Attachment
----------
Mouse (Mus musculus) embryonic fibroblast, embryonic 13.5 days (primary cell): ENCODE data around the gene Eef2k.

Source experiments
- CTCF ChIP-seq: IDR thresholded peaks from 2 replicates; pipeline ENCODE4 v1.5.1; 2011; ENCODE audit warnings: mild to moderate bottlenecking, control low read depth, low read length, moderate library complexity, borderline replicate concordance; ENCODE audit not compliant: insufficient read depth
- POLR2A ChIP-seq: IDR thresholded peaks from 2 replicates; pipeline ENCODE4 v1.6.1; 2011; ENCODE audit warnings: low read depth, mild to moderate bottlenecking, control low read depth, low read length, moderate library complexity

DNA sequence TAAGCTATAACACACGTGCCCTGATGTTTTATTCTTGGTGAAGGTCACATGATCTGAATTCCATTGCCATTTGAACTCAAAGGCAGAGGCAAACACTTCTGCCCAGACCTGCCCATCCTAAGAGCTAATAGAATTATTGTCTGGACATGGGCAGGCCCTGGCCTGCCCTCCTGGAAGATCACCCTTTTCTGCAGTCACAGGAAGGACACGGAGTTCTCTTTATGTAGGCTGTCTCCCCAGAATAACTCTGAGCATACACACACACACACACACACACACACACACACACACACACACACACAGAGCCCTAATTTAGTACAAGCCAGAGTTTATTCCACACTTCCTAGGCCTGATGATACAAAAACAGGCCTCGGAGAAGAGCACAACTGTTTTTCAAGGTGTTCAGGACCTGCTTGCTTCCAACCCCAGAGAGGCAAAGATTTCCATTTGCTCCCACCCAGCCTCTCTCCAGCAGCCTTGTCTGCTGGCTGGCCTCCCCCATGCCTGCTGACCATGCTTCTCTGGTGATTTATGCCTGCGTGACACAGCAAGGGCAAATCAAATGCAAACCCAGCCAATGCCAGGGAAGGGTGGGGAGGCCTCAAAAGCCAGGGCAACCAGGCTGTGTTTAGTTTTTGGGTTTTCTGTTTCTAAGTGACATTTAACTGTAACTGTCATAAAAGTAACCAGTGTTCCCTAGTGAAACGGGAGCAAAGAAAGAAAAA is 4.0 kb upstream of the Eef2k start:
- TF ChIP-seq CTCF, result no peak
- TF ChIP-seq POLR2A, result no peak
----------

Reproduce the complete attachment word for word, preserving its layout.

Mouse (Mus musculus) embryonic fibroblast, embryonic 13.5 days (primary cell): ENCODE data around the gene Eef2k.

Source experiments
- CTCF ChIP-seq: IDR thresholded peaks from 2 replicates; pipeline ENCODE4 v1.5.1; 2011; ENCODE audit warnings: mild to moderate bottlenecking, control low read depth, low read length, moderate library complexity, borderline replicate concordance; ENCODE audit not compliant: insufficient read depth
- POLR2A ChIP-seq: IDR thresholded peaks from 2 replicates; pipeline ENCODE4 v1.6.1; 2011; ENCODE audit warnings: low read depth, mild to moderate bottlenecking, control low read depth, low read length, moderate library complexity

DNA sequence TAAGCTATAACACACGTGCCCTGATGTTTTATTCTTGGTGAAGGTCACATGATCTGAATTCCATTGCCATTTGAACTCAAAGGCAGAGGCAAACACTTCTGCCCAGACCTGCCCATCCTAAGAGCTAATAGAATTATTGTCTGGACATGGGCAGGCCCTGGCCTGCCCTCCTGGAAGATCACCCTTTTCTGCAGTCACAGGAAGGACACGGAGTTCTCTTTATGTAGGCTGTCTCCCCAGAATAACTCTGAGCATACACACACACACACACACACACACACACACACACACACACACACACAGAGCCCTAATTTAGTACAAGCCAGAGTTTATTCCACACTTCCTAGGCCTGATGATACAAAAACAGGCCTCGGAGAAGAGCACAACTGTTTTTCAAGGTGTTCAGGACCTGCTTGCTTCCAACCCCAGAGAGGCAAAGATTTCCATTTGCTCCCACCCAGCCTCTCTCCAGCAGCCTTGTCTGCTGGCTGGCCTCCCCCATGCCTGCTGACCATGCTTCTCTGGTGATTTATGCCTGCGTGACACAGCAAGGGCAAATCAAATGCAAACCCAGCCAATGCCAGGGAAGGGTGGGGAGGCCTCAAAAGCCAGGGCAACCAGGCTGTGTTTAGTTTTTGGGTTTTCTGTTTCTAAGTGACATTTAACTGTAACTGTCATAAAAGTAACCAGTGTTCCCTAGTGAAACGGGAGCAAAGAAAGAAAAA is 4.0 kb upstream of the Eef2k start:
- TF ChIP-seq CTCF, result no peak
- TF ChIP-seq POLR2A, result no peak